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What the "Bleep" Do We Know? (2004)

Cast: Marlee Matlin, Marlee Matlin, Elaine Hendrix, more...
Director: Mark Vicente, Mark Vicente, Betsy Chasse, more...
    see all cast/crew...
Rating: Not Rated
Studio: 20th Century Fox
Genre: Fantasy
Running Time: 108 min.
Languages: English
Subtitles: English, Spanish
    see additional details...

Part narrative, part documentary, and part animation, What the #$*! Do We Know?! was filmed with the intent of expressing the neurological processes and so called "quantum uncertainty" of life. With the help of a directorial triumvirate consisting of Betsy Chasse, William Arntz, and Mark Vicente, Marlee Matlin stars as Amanda, whose uninspired daily routine is abruptly altered into a chaotic, Alice in Wonderland-style reality, complete with quirky characters and wildly different perspectives on life. As Amanda falls deeper into the experience, she's forced to drastically reconsider her perceptions of interpersonal relationships, men, and the fundamental principles of life. What the #$*! Do We Know?! is supplemented by a host of mystics and scientists, who are interviewed intermittently throughout the film for their wisdom and knowledge concerning religion, science, the thin line between them, and the consequences of blurring that line. ~ Tracie Cooper, All Movie Guide

Special Features:

  • Behind The Scenes
  • Trailer
  • Filmography
  • Teaser of Upcoming Movies

Special Features:

  • Behind The Scenes
  • Trailer
  • Filmography
  • Teaser of Upcoming Movies

GreenCine Member Reviews

Kindergarten Spirituality by Bean October 13, 2005 - 2:20 PM PDT
4 out of 6 members found this review helpful
Spiritual themes in cinema is nothing new, although the makers behind this film gush about synchronicity, past lives, and the mysterious connectiveness of life like they invented it. The result is a dumbed down bubble gum version of what indigenous cultures have been talking about all along. If you want depth, wisdom and emotional resonance from a movie that deals with the cosmic meaning of life, do not rent this film. You can get more enlightenment in your pinky fingernail than here.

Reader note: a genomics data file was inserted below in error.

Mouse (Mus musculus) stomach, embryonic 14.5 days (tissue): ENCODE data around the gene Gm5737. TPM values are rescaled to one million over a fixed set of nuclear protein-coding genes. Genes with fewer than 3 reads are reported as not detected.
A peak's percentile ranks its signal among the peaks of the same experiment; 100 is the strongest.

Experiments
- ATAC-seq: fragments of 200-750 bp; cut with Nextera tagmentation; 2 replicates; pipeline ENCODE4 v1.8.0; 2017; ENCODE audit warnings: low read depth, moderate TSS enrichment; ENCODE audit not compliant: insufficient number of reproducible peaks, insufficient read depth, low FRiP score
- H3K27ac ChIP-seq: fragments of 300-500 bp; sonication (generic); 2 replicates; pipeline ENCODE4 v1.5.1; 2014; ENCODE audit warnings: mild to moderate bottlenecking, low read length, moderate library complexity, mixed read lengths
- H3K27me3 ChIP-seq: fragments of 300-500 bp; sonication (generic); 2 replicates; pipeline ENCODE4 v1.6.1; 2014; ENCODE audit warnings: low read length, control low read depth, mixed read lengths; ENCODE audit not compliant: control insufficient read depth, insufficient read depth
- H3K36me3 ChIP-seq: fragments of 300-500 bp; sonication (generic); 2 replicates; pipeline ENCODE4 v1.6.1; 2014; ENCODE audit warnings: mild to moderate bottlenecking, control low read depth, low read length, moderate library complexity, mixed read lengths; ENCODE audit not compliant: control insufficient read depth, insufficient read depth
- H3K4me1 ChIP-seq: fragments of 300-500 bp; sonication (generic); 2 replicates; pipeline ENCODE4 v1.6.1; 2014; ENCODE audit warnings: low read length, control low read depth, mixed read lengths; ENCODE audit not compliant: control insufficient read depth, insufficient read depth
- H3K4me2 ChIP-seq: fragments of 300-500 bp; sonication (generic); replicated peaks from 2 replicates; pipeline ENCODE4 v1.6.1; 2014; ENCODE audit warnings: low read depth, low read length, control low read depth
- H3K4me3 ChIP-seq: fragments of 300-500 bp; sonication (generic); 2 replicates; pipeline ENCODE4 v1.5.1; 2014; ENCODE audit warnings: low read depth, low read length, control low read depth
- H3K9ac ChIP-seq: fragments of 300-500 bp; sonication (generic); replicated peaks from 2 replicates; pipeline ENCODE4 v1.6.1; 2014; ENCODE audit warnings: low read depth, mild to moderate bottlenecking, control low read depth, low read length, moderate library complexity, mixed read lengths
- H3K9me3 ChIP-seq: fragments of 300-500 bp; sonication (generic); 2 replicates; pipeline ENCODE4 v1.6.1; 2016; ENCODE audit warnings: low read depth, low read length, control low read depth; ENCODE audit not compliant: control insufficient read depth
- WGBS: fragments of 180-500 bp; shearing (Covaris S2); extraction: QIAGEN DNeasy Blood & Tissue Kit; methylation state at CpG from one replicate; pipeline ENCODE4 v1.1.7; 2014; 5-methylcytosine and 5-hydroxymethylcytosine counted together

Starbux Yuppie Commercialized Spirituality in a Can by nerdgir1 April 1, 2005 - 3:54 PM PST
5 out of 7 members found this review helpful
The film is part documentary part illustrative example storyline. It presents the idea that we create our reality and uses quantum physics as well as neurobiology to back up these claims. I think the movie is worth a watch if you are interested in the whole meaning of life concept just because it offers some interesting things to think about, even if you have already thought about them. Definitely not a waste of time, but the movie tends to drag on a bit as the self help gurus become ever repetitive and the main character is so stiff and awkward so as not to really be appealing, at least not to anyone in my generation.

My parents, baby boomers who take yoga classes and read books about zen, recommended this movie. I love my parents. I am, however, of a completely different generation and mindset. I prefer films like this to not be so cushy, warm, fuzzy, and comfortable. I long for bone rattling earth shattering revelations that keep you up at night pondering the disturbing images they present. In particular the interviewee who talked about "creating his day" truly illustrates the control freakishness hypocrisy of the preachy self help movement. No doubt it's uptight yuppies like him that complain when their skinny double tall latte has too much foam and have to use techniques like these to calm down, because they are so invested in the material world.